Senior Tyler Day first noticed his speed and endurance as a kid when he was in elementary school. He outran his friends in almost every game. Never did anyone expect the fast boy from Gilbert, Arizona, to grow up to be NAU’s first recipient of the National Men’s Track Athlete of the Year award. Many who know Day would say the honor is well earned,
This all began when Day was younger, a hobby that started in the seventh grade. His skills were recognized early when he was running for Mesquite High School where he ran the 1,600m in 4:20.98, which was a new school record. He also had a 9:28.02 time on the 3,200m dash.
That doesn’t compare to what he had achieved when he went to NAU. For cross country, he is a three time All-American honors, three time Big Sky All-Academic team honoree, won NCAA Division I National Championship in cross country three times, and a host of other awards and honors spanning his young running career.
His decision to attend NAU was because it was in Arizona, somewhere closer to home. He did get many athletic and academic scholarships, including the Lumberjack scholarship, but that wasn’t what swayed his decision.
Day said NAU has a history of good distance runners, more so than other local colleges.
“It has a rich history of success, so that really attracted me to NAU a lot more,” Day said.
Day’s goals were always to earn All-American status and qualify for national championship meets. Earning those ranks and awards multiple times was a real surprise to him.
“The real goa,l I really was trying not to get injured, get an all-American in my four to five years here, try to get a national champion in five years, but never really break any records," Day said.
He gave credit to the coaches that trained him at NAU, like Mike Smith, the director of cross country and track & field, and assistant coach Jarred Cornfield.
Day called them phenomenal, crediting them for having great coaching stance, great training for distance runners, and having the teams do daily logs of their mileage, workout and times outside of their training.
“I think bottom line is if I get up and go for a run every day and stay healthy, then that contributes to the overall success I had," Day said.
Cornfield described Day as a positive, joking member of the team, but he is also very dedicated to his training and work in general.
Both Cornfield and Day came to NAU at the same time in 2015. He said Day is one of the best runners he had the pleasure of training.
“One of [Day’s] biggest strength is persistence and consistency and the drive to be one of the best,” Cornfield said. "His desire to push himself like that is very special.”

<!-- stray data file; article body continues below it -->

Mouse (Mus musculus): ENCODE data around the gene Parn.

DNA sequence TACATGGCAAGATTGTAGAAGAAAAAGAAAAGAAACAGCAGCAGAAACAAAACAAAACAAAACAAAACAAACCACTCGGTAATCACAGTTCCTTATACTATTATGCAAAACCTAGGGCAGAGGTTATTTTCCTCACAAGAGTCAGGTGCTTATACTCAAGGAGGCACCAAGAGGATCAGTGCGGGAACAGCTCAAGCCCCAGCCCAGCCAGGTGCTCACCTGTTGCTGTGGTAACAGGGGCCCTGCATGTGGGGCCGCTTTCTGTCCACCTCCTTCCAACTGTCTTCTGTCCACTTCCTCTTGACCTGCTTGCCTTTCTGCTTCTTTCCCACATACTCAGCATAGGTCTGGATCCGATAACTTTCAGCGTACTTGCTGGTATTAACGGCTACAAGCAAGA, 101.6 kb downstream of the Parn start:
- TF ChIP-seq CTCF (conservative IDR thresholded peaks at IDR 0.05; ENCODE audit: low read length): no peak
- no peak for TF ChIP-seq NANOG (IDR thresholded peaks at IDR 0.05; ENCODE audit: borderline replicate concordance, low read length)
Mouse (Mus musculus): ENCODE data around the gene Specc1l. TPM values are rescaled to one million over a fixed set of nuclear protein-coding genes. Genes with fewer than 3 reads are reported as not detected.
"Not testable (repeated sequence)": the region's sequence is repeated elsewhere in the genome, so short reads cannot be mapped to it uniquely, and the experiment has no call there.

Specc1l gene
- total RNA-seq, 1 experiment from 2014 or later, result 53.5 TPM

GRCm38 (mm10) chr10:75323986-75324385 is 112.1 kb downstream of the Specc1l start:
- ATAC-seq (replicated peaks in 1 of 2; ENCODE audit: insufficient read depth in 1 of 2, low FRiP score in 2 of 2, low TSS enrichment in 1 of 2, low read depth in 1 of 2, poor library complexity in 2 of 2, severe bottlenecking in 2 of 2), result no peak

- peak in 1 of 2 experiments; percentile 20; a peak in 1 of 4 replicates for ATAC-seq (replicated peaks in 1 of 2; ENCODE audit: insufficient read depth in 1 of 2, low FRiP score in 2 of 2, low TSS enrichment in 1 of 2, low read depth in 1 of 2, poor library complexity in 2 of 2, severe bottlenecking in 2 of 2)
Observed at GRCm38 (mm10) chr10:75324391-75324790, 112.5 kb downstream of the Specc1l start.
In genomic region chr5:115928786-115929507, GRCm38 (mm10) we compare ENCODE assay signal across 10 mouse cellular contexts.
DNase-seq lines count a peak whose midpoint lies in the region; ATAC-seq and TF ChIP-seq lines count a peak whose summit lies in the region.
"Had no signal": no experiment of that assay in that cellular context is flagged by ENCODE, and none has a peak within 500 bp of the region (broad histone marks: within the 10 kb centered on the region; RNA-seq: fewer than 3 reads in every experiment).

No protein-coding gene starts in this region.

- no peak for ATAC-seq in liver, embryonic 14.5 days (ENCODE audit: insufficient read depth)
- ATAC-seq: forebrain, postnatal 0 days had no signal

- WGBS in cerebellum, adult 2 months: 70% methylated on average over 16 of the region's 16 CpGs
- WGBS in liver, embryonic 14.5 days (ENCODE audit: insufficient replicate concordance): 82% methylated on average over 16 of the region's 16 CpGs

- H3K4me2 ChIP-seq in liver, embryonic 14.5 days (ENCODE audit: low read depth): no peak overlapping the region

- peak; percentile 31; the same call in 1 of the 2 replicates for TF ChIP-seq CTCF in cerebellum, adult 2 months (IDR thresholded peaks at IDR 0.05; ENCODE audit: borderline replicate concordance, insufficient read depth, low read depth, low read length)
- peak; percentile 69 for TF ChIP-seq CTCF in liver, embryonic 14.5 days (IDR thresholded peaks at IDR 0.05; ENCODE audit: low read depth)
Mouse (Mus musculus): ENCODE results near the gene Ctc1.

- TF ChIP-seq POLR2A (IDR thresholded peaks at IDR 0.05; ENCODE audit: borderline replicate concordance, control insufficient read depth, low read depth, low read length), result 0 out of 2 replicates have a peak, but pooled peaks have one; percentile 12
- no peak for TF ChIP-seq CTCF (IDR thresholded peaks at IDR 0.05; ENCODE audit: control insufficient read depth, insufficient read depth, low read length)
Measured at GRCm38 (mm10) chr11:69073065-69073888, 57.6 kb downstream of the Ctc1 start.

Cornfield was driving when the U.S. Track & Field and Cross Country Coaches Association (USTFCCCA) named Day the male track athlete of the year.
When he stopped and checked his phone on the stats, he was pleasantly surprised.
“I had a very emotional moment, almost tears, when it was announced,” Cornfield said. “I was really happy after all the hard work [Day] put into it.”
Charles Barker, Day’s best friend years before the start of his running career, wasn’t surprised at all.
Barker described how Day would just run around the playground at recess and was always studying. There was a drive and a willingness Day had that would push him to do better. He wasn’t interested in the awards, but rather to push himself. His goal has always been to beat his own times.
When Day started training and going on personal runs, Barker would be right beside him on his bike, a practice that began in junior high and that they continue to this day. Whether it’s raining or there’s no practice schedule, the two friends will be out together. Even with a set of wheels though, keeping up with Day is a challenge.
“He’ll be running 50 miles at a time,” Barker said with a chuckle.
Despite Day’s achievements and being far away from his friend, who is a mechanic back in Gilbert, they are still close.
When they’re not running or biking together, they are usually hanging out or playing baseball. No matter how many awards Day wins, it doesn’t change their relationship.
“He’s a great friend, always checking in,” Barker said. “Always caring.”
Day had enjoyed his experience in journalism, he loved the hands-on education, the awesome professors, and the general professionalism other students show at NAZ Today. He had also written articles for The Lumberjack as well.
“Wouldn’t have changed [my major] for the world,” Day said.
Day is unsure of his goals now aside from graduating, his prime reason for going to college. He said he is taking it day by day.
Events he wanted to participate in had been canceled with the recent COVID-19 pandemic, so he didn’t want to make any long-term plans right now. He considers the possibility of becoming a sponsored runner and just to keep running until he can’t anymore.
However, he also thought about returning to school again to get his master's degree.
“I wanted to get my college degree and have something to show people and say, hey, I did something more than just become an athlete. I also became educated and have a degree at a university. want people to know that I’m not just a runner,” Day said.
As for journalistic plans, he said he would be happy working for a local newspaper and writing stories that will ultimately benefit the community.
In his five years running with NAU, he has little regrets, many awards, and ran around most of North America and even in Peru. However, there is one honor he is happy to hold.
“The best thing to happen to me was becoming a Lumberjack, to put it in short words,” Day said.